Obesity remains a serious health problem and it is no secret that many people want to lose weight. Behavioral economists typically argue that “nudges” help individuals with various decisionmaking flaws to live longer, healthier, and better lives. In an article in the new issue of Regulation, Michael L. Marlow discusses how nudging by government differs from nudging by markets, and explains why market nudging is the more promising avenue for helping citizens to lose weight.
In Bootleggers & Baptists: How Economic Forces and Moral Persuasion Interact to Shape Regulatory Politics, economists Bruce Yandle and Adam Smith explain how money and morality are often combined in politics to produce arbitrary regulations benefiting cronies, while constraining productive economic activities by the general public.
Featuring Nicholas Quinn Rosenkranz, Professor of Law, Georgetown Law Center, Senior Fellow, Cato Institute; with comments by Hon. Alex Kozinski, Chief Judge, U.S. Court of Appeals for the Ninth Circuit; moderated by Roger Pilon Director, Center for Constitutional Studies, Cato Institute.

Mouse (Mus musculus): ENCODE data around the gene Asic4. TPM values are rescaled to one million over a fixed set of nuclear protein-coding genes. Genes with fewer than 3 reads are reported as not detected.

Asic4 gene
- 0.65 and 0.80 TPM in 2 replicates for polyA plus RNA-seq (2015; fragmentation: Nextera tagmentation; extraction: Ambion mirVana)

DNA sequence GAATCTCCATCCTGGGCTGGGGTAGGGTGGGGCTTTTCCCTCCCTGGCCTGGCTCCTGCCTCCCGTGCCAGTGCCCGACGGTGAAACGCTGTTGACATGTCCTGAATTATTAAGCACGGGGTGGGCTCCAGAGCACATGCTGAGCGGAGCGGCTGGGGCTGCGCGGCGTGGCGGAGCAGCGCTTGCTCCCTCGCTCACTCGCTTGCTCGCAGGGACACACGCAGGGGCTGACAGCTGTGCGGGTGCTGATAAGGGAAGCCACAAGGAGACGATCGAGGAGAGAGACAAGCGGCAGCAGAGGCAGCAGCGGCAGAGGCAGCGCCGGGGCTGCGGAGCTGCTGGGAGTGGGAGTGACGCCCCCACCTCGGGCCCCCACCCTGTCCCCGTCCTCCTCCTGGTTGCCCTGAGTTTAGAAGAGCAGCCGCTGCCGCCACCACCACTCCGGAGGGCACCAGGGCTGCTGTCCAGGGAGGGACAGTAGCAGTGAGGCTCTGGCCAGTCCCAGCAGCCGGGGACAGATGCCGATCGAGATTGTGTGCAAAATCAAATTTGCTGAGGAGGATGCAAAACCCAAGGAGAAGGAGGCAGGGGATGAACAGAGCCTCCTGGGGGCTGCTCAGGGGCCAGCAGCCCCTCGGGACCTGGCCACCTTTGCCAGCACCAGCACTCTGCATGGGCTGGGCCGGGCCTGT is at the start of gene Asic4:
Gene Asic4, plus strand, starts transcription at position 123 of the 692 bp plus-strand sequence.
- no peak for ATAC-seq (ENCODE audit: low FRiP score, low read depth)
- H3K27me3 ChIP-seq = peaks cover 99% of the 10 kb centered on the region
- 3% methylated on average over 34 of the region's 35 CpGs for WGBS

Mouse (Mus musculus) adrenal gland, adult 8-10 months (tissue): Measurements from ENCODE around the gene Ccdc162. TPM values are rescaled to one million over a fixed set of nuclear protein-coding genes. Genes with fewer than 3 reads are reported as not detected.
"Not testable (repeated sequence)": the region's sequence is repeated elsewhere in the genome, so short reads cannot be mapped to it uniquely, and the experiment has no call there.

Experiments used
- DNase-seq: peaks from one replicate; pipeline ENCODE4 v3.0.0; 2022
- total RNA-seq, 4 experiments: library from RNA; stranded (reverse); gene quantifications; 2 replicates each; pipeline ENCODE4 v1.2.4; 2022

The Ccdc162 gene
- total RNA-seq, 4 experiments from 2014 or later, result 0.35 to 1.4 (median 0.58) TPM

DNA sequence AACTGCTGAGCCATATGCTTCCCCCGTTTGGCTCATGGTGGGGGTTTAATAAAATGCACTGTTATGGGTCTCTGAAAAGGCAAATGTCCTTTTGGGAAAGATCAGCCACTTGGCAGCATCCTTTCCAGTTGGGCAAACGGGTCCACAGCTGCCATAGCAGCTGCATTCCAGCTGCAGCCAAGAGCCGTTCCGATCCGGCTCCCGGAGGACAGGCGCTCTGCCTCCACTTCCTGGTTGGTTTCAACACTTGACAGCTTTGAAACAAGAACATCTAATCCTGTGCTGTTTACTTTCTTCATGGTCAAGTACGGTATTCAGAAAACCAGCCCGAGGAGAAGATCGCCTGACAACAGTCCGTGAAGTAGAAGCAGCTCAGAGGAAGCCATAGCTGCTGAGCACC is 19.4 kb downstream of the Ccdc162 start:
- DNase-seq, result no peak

In 1920, in Missouri v. Holland, the Supreme Court seemed to say, contrary to basic constitutional principles, that a treaty could increase the legislative power of Congress. That issue is now back before the Court in Bond v. United States, a case with deliciously lurid facts involving adultery, revenge, and the Chemical Weapons Convention. Cato has filed an amicus brief in the case, written by Nicholas Rosenkranz, based on his Harvard Law Review article on the subject. Please join us for a discussion of this fundamental constitutional question.